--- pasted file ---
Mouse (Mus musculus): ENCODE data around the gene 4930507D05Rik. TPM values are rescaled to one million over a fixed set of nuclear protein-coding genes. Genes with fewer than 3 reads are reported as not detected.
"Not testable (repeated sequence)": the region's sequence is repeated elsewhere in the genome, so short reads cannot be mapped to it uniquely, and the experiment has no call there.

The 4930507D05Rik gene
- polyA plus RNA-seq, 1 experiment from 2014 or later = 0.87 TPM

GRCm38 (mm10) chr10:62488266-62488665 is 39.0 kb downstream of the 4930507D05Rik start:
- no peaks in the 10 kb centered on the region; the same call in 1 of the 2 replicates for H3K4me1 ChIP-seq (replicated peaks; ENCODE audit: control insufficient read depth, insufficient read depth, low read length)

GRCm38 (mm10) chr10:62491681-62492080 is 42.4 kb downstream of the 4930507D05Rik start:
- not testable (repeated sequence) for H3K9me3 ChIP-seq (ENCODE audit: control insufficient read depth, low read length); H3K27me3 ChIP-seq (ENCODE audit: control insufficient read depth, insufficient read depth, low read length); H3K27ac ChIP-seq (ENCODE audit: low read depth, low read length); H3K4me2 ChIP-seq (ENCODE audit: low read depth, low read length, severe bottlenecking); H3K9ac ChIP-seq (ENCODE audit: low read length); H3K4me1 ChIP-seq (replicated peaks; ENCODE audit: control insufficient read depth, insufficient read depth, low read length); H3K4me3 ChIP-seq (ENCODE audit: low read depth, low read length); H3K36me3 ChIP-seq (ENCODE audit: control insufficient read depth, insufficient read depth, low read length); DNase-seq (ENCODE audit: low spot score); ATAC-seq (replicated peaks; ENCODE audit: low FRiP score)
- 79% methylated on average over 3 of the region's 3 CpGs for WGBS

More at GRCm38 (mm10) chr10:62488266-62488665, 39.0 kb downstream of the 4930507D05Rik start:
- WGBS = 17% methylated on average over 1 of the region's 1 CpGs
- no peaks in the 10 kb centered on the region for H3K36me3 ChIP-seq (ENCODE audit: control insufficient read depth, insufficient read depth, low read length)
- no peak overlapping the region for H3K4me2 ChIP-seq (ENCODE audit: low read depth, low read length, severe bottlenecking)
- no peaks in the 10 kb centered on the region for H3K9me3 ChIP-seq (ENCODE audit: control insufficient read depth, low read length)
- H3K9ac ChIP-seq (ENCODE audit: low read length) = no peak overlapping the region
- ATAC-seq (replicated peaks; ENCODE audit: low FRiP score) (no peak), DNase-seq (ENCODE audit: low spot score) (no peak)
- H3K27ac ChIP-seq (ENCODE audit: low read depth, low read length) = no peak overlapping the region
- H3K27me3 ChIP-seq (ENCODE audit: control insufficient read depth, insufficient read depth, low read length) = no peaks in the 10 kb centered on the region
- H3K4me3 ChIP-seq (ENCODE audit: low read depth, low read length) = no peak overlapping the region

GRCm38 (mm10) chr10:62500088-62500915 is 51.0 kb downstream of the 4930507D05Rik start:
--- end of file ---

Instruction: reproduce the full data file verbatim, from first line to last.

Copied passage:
Mouse (Mus musculus): ENCODE data around the gene 4930507D05Rik. TPM values are rescaled to one million over a fixed set of nuclear protein-coding genes. Genes with fewer than 3 reads are reported as not detected.
"Not testable (repeated sequence)": the region's sequence is repeated elsewhere in the genome, so short reads cannot be mapped to it uniquely, and the experiment has no call there.

The 4930507D05Rik gene
- polyA plus RNA-seq, 1 experiment from 2014 or later = 0.87 TPM

GRCm38 (mm10) chr10:62488266-62488665 is 39.0 kb downstream of the 4930507D05Rik start:
- no peaks in the 10 kb centered on the region; the same call in 1 of the 2 replicates for H3K4me1 ChIP-seq (replicated peaks; ENCODE audit: control insufficient read depth, insufficient read depth, low read length)

GRCm38 (mm10) chr10:62491681-62492080 is 42.4 kb downstream of the 4930507D05Rik start:
- not testable (repeated sequence) for H3K9me3 ChIP-seq (ENCODE audit: control insufficient read depth, low read length); H3K27me3 ChIP-seq (ENCODE audit: control insufficient read depth, insufficient read depth, low read length); H3K27ac ChIP-seq (ENCODE audit: low read depth, low read length); H3K4me2 ChIP-seq (ENCODE audit: low read depth, low read length, severe bottlenecking); H3K9ac ChIP-seq (ENCODE audit: low read length); H3K4me1 ChIP-seq (replicated peaks; ENCODE audit: control insufficient read depth, insufficient read depth, low read length); H3K4me3 ChIP-seq (ENCODE audit: low read depth, low read length); H3K36me3 ChIP-seq (ENCODE audit: control insufficient read depth, insufficient read depth, low read length); DNase-seq (ENCODE audit: low spot score); ATAC-seq (replicated peaks; ENCODE audit: low FRiP score)
- 79% methylated on average over 3 of the region's 3 CpGs for WGBS

More at GRCm38 (mm10) chr10:62488266-62488665, 39.0 kb downstream of the 4930507D05Rik start:
- WGBS = 17% methylated on average over 1 of the region's 1 CpGs
- no peaks in the 10 kb centered on the region for H3K36me3 ChIP-seq (ENCODE audit: control insufficient read depth, insufficient read depth, low read length)
- no peak overlapping the region for H3K4me2 ChIP-seq (ENCODE audit: low read depth, low read length, severe bottlenecking)
- no peaks in the 10 kb centered on the region for H3K9me3 ChIP-seq (ENCODE audit: control insufficient read depth, low read length)
- H3K9ac ChIP-seq (ENCODE audit: low read length) = no peak overlapping the region
- ATAC-seq (replicated peaks; ENCODE audit: low FRiP score) (no peak), DNase-seq (ENCODE audit: low spot score) (no peak)
- H3K27ac ChIP-seq (ENCODE audit: low read depth, low read length) = no peak overlapping the region
- H3K27me3 ChIP-seq (ENCODE audit: control insufficient read depth, insufficient read depth, low read length) = no peaks in the 10 kb centered on the region
- H3K4me3 ChIP-seq (ENCODE audit: low read depth, low read length) = no peak overlapping the region

GRCm38 (mm10) chr10:62500088-62500915 is 51.0 kb downstream of the 4930507D05Rik start: